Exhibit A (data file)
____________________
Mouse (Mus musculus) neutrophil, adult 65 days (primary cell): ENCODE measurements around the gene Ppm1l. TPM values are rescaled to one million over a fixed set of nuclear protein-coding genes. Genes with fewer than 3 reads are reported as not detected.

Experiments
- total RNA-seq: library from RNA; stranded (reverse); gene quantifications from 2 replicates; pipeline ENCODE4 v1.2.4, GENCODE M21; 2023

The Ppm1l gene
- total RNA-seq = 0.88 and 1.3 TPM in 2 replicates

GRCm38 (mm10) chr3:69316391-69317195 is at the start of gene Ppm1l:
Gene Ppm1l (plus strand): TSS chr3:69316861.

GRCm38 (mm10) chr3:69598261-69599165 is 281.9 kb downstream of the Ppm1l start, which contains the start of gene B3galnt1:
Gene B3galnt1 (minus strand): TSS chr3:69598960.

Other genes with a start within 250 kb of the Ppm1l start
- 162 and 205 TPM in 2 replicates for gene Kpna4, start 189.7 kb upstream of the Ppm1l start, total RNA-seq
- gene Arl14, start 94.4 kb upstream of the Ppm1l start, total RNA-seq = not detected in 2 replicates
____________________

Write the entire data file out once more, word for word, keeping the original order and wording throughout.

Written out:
Mouse (Mus musculus) neutrophil, adult 65 days (primary cell): ENCODE measurements around the gene Ppm1l. TPM values are rescaled to one million over a fixed set of nuclear protein-coding genes. Genes with fewer than 3 reads are reported as not detected.

Experiments
- total RNA-seq: library from RNA; stranded (reverse); gene quantifications from 2 replicates; pipeline ENCODE4 v1.2.4, GENCODE M21; 2023

The Ppm1l gene
- total RNA-seq = 0.88 and 1.3 TPM in 2 replicates

GRCm38 (mm10) chr3:69316391-69317195 is at the start of gene Ppm1l:
Gene Ppm1l (plus strand): TSS chr3:69316861.

GRCm38 (mm10) chr3:69598261-69599165 is 281.9 kb downstream of the Ppm1l start, which contains the start of gene B3galnt1:
Gene B3galnt1 (minus strand): TSS chr3:69598960.

Other genes with a start within 250 kb of the Ppm1l start
- 162 and 205 TPM in 2 replicates for gene Kpna4, start 189.7 kb upstream of the Ppm1l start, total RNA-seq
- gene Arl14, start 94.4 kb upstream of the Ppm1l start, total RNA-seq = not detected in 2 replicates